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Mob Mentality Controls Our Views


Opinions are beautiful. I think of myself as a very opinionated person, but I tend to keep mine to myself. But recently, I have noticed a large influx of “sheep.” Sheep have little to no free will; they live to follow a shepherd. And “sheep” is the term anointed to people who are hesitant to form their own opinion and instead base their opinions off of others.

Fear controls people. Many people find themselves scared to voice their true opinions because they know that others will judge them. Our school more than exemplifies this concept. Our school has a strong mob mentality. Mob mentality is when people see one side, have an opinion and fall in line with that opinion because they do not want to be different. Nearly everyone here is either strongly Democratic and progressive or they feel forced to be so that they do not get shamed. There is little to no room to have differing opinions, and it was something that struck me when I was really starting to form my own opinions during middle school. 

Our school prioritizes making everyone feel comfortable and stopping discrimination, and I feel like this is correct, especially compared to the relatively provincial environment I came from before. With that being said, I feel like there is a lot of fear mongering associated with people sharing their own opinions, especially when it comes to race and politics. I do not have strong political opinions because it is not a place of interest for me, but it really struck me when, in seventh grade, it was a topic of discussion that one of my classmates could have potentially been racist because that student’s parents were Republican.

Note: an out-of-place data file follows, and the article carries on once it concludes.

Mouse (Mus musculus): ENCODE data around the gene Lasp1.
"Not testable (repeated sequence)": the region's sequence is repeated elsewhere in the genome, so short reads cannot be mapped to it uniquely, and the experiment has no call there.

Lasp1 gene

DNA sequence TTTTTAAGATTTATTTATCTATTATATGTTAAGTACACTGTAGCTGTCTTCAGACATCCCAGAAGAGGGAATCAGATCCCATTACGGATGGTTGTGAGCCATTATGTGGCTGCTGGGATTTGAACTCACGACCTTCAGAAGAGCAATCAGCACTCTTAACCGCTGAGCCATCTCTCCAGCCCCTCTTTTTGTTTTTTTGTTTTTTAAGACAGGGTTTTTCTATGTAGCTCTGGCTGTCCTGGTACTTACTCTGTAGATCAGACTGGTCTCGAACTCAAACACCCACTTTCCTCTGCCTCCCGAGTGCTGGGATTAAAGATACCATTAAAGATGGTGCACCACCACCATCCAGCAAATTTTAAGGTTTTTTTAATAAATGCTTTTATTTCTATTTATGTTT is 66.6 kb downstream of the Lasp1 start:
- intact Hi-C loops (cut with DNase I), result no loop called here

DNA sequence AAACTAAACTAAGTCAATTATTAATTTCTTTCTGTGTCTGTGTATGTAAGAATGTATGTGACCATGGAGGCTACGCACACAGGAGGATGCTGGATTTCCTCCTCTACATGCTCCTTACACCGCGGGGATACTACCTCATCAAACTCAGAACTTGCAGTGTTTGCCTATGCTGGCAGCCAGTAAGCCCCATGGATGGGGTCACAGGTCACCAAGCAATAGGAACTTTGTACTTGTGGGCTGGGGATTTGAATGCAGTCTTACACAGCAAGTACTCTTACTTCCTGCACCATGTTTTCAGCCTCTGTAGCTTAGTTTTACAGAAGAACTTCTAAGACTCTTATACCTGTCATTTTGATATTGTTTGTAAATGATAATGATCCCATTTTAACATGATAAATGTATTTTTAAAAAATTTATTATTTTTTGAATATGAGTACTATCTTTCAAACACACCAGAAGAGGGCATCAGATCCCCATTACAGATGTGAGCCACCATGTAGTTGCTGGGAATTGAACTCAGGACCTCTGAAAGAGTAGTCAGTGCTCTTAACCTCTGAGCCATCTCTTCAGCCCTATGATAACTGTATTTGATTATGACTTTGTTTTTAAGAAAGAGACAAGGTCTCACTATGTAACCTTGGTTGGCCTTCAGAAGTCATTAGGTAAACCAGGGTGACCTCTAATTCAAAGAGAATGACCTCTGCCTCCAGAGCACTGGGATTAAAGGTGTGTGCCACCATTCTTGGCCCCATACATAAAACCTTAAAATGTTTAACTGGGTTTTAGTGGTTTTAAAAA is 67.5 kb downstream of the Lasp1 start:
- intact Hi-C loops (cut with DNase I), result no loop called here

Politics is probably the biggest divider of people that exists in this country, so it makes sense that this is an issue in our school, where most everyone is so vehemently Democratic or afraid of saying that they are not. But in this country, freedom of political and religious ideologies are two of the things that we are supposed to allow people to have without judging their character. 

Currently our society is largely influenced by the internet. The internet allows for an endless stream of information and opinions at each person’s fingertips. Anyone is allowed to upload their opinions, and because of that, some people build a fanbase that idolizes them. Because of how much the internet controls our society, the people who have the most power on the internet control opinions. We idolize celebrities, which has always been a (potentially problematic) part of our society, but because of how powerful the internet is it feels like it has become worse. Now, because of apps like YouTube, Twitter and Twitch, people with large followings are allowed to say whatever they like. And I have noticed that instead of criticizing what influential people say, many people start to share that opinion because they are a fan of the person delivering the message and because they refuse to think for themselves. I feel like it is people wanting to feel close to celebrities. It is easier for people to just latch onto people of influence because they are afraid to be deemed wrong or judged for their views.

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Reggie Moorman
Reggie Moorman, Managing Editor

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